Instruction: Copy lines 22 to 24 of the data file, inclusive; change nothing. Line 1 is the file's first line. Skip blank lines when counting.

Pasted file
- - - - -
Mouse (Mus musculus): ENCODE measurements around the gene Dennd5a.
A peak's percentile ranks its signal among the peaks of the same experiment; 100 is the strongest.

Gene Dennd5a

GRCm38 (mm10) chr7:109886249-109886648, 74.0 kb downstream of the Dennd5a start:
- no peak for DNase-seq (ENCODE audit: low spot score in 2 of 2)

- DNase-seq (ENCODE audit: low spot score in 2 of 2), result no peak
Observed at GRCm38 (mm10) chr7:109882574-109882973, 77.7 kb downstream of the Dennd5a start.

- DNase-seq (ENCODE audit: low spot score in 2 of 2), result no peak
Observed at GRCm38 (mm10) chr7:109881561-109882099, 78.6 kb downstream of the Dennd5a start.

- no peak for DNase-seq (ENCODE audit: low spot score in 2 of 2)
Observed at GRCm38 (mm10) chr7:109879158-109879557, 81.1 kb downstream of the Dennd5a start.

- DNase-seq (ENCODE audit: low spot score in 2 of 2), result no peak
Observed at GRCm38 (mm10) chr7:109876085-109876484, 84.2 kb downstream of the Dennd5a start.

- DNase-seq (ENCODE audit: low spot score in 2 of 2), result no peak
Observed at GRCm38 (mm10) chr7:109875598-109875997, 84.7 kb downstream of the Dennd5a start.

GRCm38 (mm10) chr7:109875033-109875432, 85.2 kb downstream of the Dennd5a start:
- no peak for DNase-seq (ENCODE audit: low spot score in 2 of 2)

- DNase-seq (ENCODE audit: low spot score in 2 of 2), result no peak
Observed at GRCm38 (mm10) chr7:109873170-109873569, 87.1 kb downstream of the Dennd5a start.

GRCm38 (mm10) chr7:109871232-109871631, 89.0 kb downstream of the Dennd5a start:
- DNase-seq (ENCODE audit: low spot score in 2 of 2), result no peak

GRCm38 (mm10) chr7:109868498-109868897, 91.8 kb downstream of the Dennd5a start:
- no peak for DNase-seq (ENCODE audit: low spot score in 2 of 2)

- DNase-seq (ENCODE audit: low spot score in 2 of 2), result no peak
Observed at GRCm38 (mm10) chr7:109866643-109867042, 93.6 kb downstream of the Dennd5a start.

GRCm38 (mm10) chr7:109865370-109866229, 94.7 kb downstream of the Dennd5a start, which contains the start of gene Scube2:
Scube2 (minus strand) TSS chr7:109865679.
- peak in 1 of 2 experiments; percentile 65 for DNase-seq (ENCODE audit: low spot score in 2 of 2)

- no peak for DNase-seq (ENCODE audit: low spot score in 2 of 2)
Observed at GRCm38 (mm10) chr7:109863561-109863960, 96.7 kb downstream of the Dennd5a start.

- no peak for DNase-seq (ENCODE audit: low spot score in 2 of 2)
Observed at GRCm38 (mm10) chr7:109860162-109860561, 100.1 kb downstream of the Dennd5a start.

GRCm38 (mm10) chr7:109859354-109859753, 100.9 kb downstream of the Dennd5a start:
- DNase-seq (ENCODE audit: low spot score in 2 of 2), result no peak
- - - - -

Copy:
GRCm38 (mm10) chr7:109868498-109868897, 91.8 kb downstream of the Dennd5a start:
- no peak for DNase-seq (ENCODE audit: low spot score in 2 of 2)

- DNase-seq (ENCODE audit: low spot score in 2 of 2), result no peak